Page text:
INTERVIEWS

 

Bruce SterlingBruce Sterling is a founder of the cyberpunk movement, has written nine science fiction novels, the most recent being Tomorrow Now. He is the SIGGRAPH 2004 Keynote speaker.

Had you heard of SIGGRAPH before they asked you to be the keynote speaker? Certainly. The ACM's been around since the 1940s. I've been to SIGCHI a couple of times.
What are you looking forward to at SIGGRAPH? Oh, I'll just swan around and take the moral temperature of the community. It's an industry gig.
Are you really writing about the future, the present, or the past in your work? The longer I live, the more I realize that there are few genuine distinctions there.

What problem facing the current generation troubles you the most?

Climate change.
Where do you see the most hope for the future?

I don't concern myself much with "hope" per se, like a vague anticipation that things will turn out well. It's more interesting and useful to get engaged in activities that make sense in a historical context. Even if they don't look particularly "hopeful" and are even kind of geeky, obscure, crooked or squalid.

Calling something "hopeful" is to make a value judgment that can change with the passage of time. For instance, the "war on terror" is an awful business. But it's kind of promising to see a vicious armed struggle between fossil fuel companies and religious fanatics eager to blow themselves up. With any kind of luck they'll both be so discredited that they vanish off the radar.

How would you define "cyberpunk"? Technological people with serious countercultural interests. Alternatively, freaks who get it about the scientific method.
What does the term mean to you now, years after it's been coined and gradually defined/redefined by others?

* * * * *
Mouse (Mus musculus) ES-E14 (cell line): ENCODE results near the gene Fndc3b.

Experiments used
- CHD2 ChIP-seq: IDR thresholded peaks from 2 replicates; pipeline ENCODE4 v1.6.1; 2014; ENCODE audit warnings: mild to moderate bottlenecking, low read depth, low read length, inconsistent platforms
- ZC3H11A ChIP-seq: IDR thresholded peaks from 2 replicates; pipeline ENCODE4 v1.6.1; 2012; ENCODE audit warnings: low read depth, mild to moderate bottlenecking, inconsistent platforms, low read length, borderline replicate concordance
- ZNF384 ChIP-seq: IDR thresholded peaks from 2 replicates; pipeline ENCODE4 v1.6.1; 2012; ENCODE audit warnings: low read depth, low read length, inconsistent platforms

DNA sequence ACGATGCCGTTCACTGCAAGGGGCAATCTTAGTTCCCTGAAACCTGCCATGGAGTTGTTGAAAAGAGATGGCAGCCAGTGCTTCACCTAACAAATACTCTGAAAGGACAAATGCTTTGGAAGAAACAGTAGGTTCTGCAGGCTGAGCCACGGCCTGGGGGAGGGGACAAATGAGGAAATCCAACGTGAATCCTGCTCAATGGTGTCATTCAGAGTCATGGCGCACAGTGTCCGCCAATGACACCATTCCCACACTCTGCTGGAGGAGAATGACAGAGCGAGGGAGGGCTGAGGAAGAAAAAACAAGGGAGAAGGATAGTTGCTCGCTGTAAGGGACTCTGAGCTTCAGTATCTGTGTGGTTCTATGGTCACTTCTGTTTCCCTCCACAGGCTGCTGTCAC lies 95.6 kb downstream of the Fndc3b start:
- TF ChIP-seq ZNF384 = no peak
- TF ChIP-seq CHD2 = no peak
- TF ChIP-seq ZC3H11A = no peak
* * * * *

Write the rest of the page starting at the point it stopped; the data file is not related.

Cyberpunk is basically the same term as "science fiction." They're both oxymorons. Neither one has ever been easy to define. That's where they derive their vitality, in that contradiction-in-terms.

How have you seen technology-culture/ counter-culture evolving through the 90's up through today?

I've been an interested participant and observer. I dunno if I'd use the term "evolve," though. The aspect that really intrigues me now is how genuinely global and multicultural technoculture is becoming. Everybody is becoming somebody else's "offshore."
How do you see the 2000's being culturally defined? Cranks and Luddites seized the stage, but they had nothing to offer except their own hate and bewilderment.
Do you write with the thought in mind that you're influencing technology? I write to influence readers, not "technology." I've been known to buy stuff or boycott stuff in order to influence technology. For instance, I haven't bought an Exxon product since the Alaska oil spill.

If not, does the thought concern you?

You bet it does! Lee Raymond of Exxon Mobil and his board of directors are climate-wrecking goons. Their evil empire has got to go. The Hague, that would be a good destination for them. I can just imagine the guys at Royal Dutch Shell, chuckling.
Do you mine popular culture for ideas for your own work? Sure, why not? I especially like other people's popular culture, like, say, Mexican comics, Turkish pop music and Bollywood movies.
What are your observations as an outsider about the computer graphics community? They used to be Hollywood's ace in the hole. Now they're globalizing.
Are you impressed by the art?By the technology?By the culture? I think "engaged" is a better word than "impressed." My jaw still drops every once in a while, but there's been a professionalization there a lot like the one in computer gaming. The earlier games were technically primitive but innovative; the later stuff is better financed and really gorgeous on screen, but conceptually same-old same-old. You could say a lot of the same things about science fiction writing.

If you could wish yourself some piece of technology to have at your fingertips (which may or may not exist), what would it be? Why?

Yeah, I want a box with a single big dial on the front, and when I twist it, my IQ goes up to 800.
Do you play computer games? I watch them. Everyone in my family is a victim. I don't play much, too busy websurfing and blogging.
Do mind-altering substances?

Coffee, I drink alcohol. Aspirin is the best drug for writing, it lets you sit still a long time.

Yoga? I lift weights. And I'm a big walker in foreign cities, I can tramp for kilometers on end.

 

 

 

 

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Last updated 8/2/04.

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